A Tsunami?

Today’s guest post comes from Pamela Pollock, the Bok Center’s Instructional Specialist for International Teaching Fellows.

What is the future for universities, given the shift to thinking more seriously about the potential for online learning? The creation of EdX and all this talk about flipped classrooms are just the beginning. Everyone is talking and speculating… what will happen? Here at the Bok Center we are readying for what David Brooks is calling a tsunami.

The big question is how academics and professionals thinking about the scholarship of teaching and learning choose to approach this potential. Brooks prefers to take an optimistic view, as do we:

But it also compels colleges to focus on the rest of the learning 
process, which is where the real value lies. In an online world, 
colleges have to think hard about how they are going to take
 communication, which comes over the Web, and turn it into learning,
which is a complex social and emotional process.

 How are they going to blend online information with face-to-face
 discussion, tutoring, debate, coaching, writing and projects? How are 
they going to build the social capital that leads to vibrant learning 
communities? Online education could potentially push colleges up the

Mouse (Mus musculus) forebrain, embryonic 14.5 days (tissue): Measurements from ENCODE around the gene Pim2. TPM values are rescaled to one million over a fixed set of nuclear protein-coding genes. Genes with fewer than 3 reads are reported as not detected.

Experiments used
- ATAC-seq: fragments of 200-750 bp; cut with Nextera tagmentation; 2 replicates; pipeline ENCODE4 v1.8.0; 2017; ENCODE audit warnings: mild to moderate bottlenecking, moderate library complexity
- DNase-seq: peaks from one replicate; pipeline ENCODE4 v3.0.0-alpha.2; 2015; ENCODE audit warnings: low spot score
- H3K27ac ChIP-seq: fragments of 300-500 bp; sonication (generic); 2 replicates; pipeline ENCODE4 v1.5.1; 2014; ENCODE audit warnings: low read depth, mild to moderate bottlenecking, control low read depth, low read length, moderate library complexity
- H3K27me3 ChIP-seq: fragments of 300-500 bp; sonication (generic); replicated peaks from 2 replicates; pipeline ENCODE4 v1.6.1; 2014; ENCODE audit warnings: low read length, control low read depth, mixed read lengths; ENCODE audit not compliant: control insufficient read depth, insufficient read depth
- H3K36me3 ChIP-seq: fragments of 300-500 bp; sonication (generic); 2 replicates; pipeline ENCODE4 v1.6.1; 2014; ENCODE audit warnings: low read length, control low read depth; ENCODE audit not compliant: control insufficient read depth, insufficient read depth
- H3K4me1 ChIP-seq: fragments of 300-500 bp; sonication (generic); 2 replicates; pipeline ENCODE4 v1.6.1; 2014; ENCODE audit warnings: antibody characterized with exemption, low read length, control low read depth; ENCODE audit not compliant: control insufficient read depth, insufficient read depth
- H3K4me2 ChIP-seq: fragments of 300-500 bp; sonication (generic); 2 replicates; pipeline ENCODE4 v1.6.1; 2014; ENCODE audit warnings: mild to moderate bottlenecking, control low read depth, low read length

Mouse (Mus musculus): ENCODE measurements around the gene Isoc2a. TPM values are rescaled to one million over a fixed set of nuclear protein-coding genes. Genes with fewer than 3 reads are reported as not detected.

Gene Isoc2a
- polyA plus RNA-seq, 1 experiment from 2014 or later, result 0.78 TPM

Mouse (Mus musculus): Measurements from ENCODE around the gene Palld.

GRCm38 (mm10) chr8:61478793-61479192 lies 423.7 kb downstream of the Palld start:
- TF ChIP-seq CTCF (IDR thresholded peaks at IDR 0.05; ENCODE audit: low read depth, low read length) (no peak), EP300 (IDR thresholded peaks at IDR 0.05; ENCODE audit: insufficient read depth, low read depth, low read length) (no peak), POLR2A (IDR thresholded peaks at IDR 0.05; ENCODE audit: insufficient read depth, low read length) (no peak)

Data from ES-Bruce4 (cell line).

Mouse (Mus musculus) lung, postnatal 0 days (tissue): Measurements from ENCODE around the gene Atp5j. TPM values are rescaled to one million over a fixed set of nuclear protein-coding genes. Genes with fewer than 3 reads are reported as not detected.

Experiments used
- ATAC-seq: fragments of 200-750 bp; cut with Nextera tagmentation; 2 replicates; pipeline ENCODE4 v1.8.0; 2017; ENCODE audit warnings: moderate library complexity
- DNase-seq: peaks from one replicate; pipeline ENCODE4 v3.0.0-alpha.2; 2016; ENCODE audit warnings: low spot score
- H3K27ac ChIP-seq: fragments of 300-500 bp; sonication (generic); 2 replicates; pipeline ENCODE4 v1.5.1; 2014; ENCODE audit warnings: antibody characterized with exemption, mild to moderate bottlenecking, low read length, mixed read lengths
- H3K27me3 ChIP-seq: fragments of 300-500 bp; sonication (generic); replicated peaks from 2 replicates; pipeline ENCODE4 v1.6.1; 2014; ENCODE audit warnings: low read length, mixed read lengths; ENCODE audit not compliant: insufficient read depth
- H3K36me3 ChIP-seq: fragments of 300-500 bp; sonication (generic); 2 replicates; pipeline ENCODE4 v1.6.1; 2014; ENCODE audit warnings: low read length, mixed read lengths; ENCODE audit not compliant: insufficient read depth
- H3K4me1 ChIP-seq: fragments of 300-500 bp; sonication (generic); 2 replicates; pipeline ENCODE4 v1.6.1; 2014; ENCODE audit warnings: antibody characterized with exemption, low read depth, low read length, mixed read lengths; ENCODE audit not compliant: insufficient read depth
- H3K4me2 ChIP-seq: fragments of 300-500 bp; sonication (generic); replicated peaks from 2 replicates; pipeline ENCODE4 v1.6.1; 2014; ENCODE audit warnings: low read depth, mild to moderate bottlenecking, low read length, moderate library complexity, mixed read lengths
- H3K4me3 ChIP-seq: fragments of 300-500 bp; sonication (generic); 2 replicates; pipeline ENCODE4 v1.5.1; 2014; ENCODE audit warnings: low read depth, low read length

value chain — away from information transmission and up to higher 
things.

What do you think? Stay tuned! Exciting times ahead.

4 thoughts on “A Tsunami?

  1. Definitely an interesting thing- the web. It’s going to be a completely different world. I remember not liking Blackboard (an online learning tool) as I always forgot about it. But that was six years ago. Now I’m editing videos for nursing schools in Texas- so that they can fully utilize the internet! I am eager to see how they will go about discussions, homework, and questions from the students!

  2. I believe we are moving too quickly into the online education realm, and the effects of this type of education cannot be measured for a long time. In my opinion, online learning has both negative and positive aspects. I think some classes belong online, while many do not. Many institutions have lost a sense of educational rigor and integrity as they are forced to hop on the online train (or their numbers fall dramatically). I find it a bit sad actually, as many have forgotten how the common classroom filled with life creates ever-lasting personal and professional relationships.

  3. It seems that the pundits have been talking about a potential bubble in college education costs for a few years now. However, as long as there is still the idea that you must get a college degree to have any chance at financial success, there will still be demand. Furthermore, until the business world actually finds online education to be an acceptable alternative to traditional colleges and universities, it is unlikely that this bubble will burst any time soon. Just my two cents.

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